Reginald BUTLER, Petitioner, Appellant, v. Lisa MITCHELL, Respondent, Appellee.
Reginald Butler appeals the denial of a petition for habeas corpus in which he claims that his Sixth Amendment rights to a speedy trial and effective assistance of counsel were violated in the course of a Massachusetts state prosecution. We affirm.
In 1991, a Massachusetts state district court issued an arrest warrant supported by a criminal complaint charging Butler with rape. In 1993, while incarcerated on unrelated charges, Butler signed a standard form requesting a speedy trial on the 1991 complaint, but the case lay dormant.
After further proceedings immaterial here, the Commonwealth obtained an indictment against Butler on the rape charge in 1999, and he was arraigned in the Massachusetts superior court. His trial began in 2003 and ended with a conviction. On direct appeal, the state intermediate appellate court affirmed, and the Supreme Judicial Court of Massachusetts (SJC) denied review.
In 2008, Butler sought a new trial by motion filed in the superior court, claiming that his counsel on direct appeal had been ineffective for failing to argue that Butler's speedy-trial rights under the Massachusetts and Federal Constitutions had been violated. The superior court denied the motion, and both the intermediate appellate court and the SJC affirmed.
Butler then in 2013 filed a petition for habeas corpus in federal district court, raising speedy-trial and ineffective—assistance claims under the Sixth Amendment. The petition was denied, and Butler has appealed. We affirm.
As it concerns this case, the Antiterrorism and Effective Death Penalty Act of 1996 (AEDPA), 28 U.S.C. § 2254(d)(1), provides that habeas relief “shall not be granted with respect to any claim that was adjudicated on the merits in State court proceedings unless the adjudication of the claim resulted in a decision that was contrary to, or involved an unreasonable application of, clearly established Federal law, as determined by the Supreme Court of the United States .”
Butler says that each standard was violated by the SJC's adjudication of his speedy-trial and ineffective-assistance claims. We review the district court's contrary decision denying habeas relief de novo. Scott v. Gelb, 810 F.3d 94, 98 (1st Cir.2016).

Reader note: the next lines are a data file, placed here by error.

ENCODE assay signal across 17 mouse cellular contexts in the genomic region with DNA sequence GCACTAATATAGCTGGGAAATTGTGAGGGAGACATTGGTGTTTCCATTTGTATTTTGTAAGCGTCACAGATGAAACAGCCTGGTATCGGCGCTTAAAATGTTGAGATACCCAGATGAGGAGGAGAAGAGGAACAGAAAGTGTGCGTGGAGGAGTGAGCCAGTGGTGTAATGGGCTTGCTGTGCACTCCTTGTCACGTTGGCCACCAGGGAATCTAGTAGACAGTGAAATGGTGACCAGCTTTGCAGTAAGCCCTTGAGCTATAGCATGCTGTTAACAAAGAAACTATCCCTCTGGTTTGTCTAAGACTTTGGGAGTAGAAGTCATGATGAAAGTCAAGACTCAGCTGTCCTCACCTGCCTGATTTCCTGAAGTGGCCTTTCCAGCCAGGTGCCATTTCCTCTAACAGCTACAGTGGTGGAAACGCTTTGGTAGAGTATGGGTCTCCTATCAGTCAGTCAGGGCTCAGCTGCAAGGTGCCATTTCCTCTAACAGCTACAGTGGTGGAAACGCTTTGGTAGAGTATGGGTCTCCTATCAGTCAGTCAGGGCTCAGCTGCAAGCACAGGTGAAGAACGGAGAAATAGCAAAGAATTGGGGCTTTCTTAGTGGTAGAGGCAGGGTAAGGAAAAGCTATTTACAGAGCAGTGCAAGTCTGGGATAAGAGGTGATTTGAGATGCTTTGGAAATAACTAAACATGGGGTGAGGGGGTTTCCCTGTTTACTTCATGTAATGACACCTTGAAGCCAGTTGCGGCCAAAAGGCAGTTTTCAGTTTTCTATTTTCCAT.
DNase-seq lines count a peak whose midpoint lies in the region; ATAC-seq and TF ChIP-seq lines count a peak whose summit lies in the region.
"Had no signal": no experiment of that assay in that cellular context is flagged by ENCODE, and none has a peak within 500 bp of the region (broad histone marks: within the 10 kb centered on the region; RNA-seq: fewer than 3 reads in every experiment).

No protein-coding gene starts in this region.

As for his speedy-trial claim, Butler relies for precedent on Barker v. Wingo, 407 U.S. 514, 92 S.Ct. 2182, 33 L.Ed.2d 101 (1972), applying the Sixth Amendment, and its progeny, principally Doggett v. United States, 505 U.S. 647, 112 S.Ct. 2686, 120 L.Ed.2d 520 (1992). The SJC ultimately denied Butler's speedy-trial claim under both the Federal and Massachusetts Constitutions, but, because the SJC considers the standards under both Constitutions to be analogous, it identified Barker and Doggett as the controlling law in setting out the considerations for determining permissible delay once the speedy-trial clock has begun to run.1 Accordingly, this case turns on whether the SJC's decision involves an unreasonable application of those precedents as governing the federal issue before us here. See Rashad v. Walsh, 300 F.3d 27, 35 (1st Cir.2002) (“[The ‘contrary to’] branch of the AEDPA standard is only marginally involved in this appeal—the state court correctly deduced that Barker constituted the controlling Supreme Court precedent—and so we do not dwell upon it.”).
Barker prescribed a balancing analysis requiring four enquiries: “Length of delay, the reason for the delay, the defendant's assertion of his right, and prejudice to the defendant.” 407 U.S. at 530. The SJC determined that the first factor “weigh[ed] heavily against the Commonwealth.” Com. v. Butler, 464 Mass. 706, 985 N.E.2d 377, 385 (Mass.2013). Naturally, Butler does not challenge that determination, but as we consider it for purposes of the federal claim we have to say that it overvalues the evidence in Butler's favor.